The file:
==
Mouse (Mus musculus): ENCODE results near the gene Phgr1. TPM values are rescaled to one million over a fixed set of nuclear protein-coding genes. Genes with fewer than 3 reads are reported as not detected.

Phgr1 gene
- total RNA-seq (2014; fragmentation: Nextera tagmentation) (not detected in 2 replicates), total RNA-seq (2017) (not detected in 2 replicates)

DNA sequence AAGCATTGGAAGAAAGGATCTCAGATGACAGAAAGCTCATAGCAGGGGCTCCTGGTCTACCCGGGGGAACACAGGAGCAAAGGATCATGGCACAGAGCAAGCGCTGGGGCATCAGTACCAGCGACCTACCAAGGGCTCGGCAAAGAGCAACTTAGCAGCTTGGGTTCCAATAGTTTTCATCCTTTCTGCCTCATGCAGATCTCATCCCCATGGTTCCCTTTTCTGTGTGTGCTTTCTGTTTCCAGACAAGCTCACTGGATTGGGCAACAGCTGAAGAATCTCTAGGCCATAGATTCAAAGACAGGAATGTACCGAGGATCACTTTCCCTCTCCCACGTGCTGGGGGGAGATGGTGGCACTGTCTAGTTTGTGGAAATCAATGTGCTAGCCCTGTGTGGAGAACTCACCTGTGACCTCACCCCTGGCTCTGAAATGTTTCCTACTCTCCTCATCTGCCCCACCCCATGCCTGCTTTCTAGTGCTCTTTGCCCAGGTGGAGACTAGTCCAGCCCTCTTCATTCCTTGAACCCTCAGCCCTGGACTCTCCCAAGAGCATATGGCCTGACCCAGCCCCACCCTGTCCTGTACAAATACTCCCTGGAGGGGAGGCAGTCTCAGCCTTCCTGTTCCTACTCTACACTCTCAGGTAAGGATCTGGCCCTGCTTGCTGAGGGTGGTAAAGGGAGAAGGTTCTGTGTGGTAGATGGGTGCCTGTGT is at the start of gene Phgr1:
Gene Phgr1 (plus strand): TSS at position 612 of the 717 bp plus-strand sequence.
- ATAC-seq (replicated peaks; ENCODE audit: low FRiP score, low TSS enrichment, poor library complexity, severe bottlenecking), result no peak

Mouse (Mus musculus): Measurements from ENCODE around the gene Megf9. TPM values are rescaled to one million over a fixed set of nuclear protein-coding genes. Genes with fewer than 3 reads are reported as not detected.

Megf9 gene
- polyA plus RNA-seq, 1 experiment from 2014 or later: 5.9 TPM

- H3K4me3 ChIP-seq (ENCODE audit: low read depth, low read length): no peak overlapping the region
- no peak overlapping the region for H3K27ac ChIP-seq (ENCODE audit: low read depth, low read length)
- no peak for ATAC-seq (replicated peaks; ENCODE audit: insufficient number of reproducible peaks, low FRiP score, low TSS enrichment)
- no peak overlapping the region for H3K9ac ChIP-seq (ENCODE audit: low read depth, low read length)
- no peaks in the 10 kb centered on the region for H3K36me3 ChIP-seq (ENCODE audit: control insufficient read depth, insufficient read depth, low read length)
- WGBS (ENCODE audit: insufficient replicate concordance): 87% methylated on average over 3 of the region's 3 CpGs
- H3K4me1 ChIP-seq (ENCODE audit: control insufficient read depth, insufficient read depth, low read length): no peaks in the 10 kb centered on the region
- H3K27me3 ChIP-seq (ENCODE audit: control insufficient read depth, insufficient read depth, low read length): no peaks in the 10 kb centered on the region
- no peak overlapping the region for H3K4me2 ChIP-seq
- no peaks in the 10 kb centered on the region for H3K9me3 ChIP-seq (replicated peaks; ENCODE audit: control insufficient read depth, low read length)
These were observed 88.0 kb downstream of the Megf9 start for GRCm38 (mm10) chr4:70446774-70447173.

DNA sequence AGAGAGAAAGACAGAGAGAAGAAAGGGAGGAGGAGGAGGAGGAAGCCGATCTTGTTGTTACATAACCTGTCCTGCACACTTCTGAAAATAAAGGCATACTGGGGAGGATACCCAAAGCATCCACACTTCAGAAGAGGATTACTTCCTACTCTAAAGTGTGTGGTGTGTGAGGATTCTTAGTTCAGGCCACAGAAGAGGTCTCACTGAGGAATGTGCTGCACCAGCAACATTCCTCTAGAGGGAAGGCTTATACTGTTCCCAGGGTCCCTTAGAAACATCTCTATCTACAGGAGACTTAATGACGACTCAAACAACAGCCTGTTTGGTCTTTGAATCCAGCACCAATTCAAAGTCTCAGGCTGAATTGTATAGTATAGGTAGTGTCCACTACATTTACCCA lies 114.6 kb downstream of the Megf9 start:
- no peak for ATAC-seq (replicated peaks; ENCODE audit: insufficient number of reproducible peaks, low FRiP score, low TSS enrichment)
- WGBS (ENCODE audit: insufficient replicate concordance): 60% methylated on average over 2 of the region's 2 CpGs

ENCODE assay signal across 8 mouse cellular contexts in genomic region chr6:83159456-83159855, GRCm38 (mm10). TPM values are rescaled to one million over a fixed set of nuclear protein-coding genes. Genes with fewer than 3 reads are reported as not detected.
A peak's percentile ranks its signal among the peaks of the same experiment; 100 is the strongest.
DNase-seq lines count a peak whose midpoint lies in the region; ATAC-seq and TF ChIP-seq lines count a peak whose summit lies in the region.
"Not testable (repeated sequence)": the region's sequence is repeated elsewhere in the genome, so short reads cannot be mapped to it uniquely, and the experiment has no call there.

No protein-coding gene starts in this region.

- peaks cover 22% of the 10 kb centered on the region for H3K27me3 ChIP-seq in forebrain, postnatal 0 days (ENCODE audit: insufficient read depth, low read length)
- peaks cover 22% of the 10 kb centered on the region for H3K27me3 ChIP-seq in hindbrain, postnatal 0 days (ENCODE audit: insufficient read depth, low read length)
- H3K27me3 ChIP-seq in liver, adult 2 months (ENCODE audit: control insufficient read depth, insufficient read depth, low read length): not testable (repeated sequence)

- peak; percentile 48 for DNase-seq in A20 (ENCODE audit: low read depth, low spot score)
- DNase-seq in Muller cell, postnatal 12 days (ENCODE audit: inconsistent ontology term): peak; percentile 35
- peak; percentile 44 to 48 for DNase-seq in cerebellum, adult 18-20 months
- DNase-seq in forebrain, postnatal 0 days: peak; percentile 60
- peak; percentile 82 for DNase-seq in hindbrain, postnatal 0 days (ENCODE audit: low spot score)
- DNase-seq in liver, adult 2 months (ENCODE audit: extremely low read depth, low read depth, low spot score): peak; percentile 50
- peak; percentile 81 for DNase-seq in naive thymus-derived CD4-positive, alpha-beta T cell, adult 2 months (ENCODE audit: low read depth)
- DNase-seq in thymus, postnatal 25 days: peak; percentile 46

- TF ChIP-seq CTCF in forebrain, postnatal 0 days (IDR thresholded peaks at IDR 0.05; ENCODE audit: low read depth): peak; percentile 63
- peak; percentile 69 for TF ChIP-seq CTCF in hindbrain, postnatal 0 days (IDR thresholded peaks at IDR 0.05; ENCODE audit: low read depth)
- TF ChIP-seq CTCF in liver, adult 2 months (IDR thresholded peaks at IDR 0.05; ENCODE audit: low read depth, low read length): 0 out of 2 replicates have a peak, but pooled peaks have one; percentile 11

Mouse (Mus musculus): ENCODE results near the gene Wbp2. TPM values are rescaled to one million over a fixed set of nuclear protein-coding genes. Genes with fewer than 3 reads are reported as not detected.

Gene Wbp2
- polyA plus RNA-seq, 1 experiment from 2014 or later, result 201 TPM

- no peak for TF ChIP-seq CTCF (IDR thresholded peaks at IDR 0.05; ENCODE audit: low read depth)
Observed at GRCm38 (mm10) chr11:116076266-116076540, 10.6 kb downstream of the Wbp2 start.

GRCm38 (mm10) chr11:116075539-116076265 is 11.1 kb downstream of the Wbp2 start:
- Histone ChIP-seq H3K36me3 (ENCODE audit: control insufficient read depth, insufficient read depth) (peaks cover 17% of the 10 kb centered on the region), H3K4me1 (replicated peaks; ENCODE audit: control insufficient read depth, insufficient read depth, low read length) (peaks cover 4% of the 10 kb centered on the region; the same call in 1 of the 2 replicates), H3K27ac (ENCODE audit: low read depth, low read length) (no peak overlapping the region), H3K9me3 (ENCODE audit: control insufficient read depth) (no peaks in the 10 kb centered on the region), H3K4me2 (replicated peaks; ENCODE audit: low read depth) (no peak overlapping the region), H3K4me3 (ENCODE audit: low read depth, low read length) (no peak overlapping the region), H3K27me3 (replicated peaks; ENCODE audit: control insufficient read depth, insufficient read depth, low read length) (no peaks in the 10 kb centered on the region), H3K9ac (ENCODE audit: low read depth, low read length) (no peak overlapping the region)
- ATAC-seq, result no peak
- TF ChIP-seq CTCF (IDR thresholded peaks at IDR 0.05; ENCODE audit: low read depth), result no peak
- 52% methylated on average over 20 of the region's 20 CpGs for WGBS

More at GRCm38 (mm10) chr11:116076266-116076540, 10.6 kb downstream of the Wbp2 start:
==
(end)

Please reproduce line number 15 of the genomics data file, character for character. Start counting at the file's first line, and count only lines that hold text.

- WGBS (ENCODE audit: insufficient replicate concordance): 87% methylated on average over 3 of the region's 3 CpGs